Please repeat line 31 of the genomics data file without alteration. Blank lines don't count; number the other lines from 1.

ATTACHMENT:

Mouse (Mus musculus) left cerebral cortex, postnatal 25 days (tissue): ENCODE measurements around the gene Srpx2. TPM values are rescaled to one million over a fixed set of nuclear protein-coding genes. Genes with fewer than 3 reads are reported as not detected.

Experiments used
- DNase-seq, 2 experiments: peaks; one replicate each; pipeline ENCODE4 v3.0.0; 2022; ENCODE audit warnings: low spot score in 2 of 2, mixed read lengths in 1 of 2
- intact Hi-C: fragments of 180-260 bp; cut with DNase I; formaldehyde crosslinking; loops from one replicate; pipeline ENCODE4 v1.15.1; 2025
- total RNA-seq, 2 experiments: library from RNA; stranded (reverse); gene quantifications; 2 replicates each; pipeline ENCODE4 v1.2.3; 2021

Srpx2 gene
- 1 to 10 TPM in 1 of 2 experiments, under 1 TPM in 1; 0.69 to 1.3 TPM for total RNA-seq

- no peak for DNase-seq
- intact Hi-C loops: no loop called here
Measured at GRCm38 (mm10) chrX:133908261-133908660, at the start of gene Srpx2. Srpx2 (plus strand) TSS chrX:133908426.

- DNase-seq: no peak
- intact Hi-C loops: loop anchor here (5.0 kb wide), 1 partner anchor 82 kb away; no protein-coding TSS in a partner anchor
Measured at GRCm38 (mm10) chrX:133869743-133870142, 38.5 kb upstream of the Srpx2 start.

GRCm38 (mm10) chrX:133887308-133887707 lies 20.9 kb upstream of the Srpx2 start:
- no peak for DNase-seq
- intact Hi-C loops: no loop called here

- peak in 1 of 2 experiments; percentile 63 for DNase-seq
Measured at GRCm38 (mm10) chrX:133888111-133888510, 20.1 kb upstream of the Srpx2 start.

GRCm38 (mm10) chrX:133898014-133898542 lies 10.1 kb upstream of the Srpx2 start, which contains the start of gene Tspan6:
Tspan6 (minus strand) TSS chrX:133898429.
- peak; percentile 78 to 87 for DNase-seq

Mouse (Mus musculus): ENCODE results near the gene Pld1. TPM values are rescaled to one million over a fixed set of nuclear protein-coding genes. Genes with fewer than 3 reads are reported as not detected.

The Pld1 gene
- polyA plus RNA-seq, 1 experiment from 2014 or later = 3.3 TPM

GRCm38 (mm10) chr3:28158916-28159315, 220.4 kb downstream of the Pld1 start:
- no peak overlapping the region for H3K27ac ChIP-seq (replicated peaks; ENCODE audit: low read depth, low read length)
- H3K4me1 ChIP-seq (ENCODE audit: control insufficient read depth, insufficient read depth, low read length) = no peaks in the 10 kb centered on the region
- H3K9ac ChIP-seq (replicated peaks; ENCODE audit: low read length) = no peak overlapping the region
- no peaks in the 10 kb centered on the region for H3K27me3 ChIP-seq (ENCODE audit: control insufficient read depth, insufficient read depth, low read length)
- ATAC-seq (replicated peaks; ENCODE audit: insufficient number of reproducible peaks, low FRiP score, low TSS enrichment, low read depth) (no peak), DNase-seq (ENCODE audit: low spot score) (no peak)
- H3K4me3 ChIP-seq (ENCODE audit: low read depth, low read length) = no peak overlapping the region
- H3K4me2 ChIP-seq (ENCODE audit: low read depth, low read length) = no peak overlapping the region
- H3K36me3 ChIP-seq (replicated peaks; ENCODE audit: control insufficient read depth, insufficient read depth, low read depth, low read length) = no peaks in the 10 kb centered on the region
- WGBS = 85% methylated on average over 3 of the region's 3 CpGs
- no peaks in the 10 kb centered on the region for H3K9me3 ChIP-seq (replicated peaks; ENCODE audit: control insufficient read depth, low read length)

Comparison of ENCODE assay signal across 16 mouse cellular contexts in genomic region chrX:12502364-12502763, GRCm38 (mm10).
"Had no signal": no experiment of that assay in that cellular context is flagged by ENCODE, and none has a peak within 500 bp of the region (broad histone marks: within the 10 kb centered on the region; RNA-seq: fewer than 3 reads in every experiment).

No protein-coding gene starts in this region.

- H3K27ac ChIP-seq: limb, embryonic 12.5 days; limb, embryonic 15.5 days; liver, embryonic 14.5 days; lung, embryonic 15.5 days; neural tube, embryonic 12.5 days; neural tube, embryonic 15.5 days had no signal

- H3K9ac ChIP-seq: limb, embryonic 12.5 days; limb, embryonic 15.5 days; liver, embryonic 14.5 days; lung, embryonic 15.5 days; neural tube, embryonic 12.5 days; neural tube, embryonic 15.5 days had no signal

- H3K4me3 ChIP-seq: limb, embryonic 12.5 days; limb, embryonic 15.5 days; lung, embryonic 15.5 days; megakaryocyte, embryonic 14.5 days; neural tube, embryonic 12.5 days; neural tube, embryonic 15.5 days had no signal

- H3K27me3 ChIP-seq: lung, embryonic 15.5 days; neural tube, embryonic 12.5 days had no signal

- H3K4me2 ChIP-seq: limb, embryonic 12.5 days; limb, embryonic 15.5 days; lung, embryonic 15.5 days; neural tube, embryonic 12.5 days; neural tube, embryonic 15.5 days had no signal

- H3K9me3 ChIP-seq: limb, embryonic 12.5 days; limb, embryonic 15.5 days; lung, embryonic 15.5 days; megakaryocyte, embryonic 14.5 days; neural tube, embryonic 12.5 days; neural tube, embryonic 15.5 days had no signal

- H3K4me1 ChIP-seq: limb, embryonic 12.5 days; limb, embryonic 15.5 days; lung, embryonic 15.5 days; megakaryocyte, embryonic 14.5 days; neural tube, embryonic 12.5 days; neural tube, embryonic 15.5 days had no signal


- H3K4me3 ChIP-seq (ENCODE audit: low read depth, low read length) = no peak overlapping the region